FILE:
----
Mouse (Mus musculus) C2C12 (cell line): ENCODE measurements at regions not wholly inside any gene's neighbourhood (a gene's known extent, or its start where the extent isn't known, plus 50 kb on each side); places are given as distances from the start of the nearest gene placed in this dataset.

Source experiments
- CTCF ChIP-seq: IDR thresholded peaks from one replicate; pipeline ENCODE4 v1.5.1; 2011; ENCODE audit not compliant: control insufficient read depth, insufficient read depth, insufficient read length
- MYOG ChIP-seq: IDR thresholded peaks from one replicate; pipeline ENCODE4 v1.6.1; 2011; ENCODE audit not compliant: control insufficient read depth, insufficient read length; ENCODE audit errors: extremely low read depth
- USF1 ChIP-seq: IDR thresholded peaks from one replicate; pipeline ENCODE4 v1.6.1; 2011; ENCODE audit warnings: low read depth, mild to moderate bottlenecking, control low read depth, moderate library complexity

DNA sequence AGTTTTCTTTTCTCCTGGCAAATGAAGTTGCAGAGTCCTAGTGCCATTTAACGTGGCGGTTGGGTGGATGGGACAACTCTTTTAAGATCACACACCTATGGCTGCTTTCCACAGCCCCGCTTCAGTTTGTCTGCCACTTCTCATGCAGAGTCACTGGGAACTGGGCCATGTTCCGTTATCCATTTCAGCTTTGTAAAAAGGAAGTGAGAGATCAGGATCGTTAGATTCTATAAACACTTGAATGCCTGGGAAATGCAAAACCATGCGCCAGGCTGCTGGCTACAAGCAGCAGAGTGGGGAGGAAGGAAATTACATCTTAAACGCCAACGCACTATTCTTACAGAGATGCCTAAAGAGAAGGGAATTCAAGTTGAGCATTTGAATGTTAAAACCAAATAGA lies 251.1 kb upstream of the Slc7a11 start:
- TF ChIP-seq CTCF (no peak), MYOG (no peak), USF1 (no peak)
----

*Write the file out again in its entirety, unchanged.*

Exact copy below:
Mouse (Mus musculus) C2C12 (cell line): ENCODE measurements at regions not wholly inside any gene's neighbourhood (a gene's known extent, or its start where the extent isn't known, plus 50 kb on each side); places are given as distances from the start of the nearest gene placed in this dataset.

Source experiments
- CTCF ChIP-seq: IDR thresholded peaks from one replicate; pipeline ENCODE4 v1.5.1; 2011; ENCODE audit not compliant: control insufficient read depth, insufficient read depth, insufficient read length
- MYOG ChIP-seq: IDR thresholded peaks from one replicate; pipeline ENCODE4 v1.6.1; 2011; ENCODE audit not compliant: control insufficient read depth, insufficient read length; ENCODE audit errors: extremely low read depth
- USF1 ChIP-seq: IDR thresholded peaks from one replicate; pipeline ENCODE4 v1.6.1; 2011; ENCODE audit warnings: low read depth, mild to moderate bottlenecking, control low read depth, moderate library complexity

DNA sequence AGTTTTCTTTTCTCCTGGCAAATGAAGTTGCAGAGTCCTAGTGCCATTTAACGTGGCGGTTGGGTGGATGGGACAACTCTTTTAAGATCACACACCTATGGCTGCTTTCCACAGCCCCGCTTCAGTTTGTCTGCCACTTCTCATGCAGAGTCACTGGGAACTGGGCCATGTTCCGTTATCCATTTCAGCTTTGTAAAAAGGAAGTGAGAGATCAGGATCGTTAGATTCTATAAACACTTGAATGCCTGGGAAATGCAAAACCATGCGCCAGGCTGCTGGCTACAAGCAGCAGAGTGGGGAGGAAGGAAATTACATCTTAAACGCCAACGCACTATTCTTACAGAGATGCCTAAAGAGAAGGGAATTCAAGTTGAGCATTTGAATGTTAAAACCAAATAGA lies 251.1 kb upstream of the Slc7a11 start:
- TF ChIP-seq CTCF (no peak), MYOG (no peak), USF1 (no peak)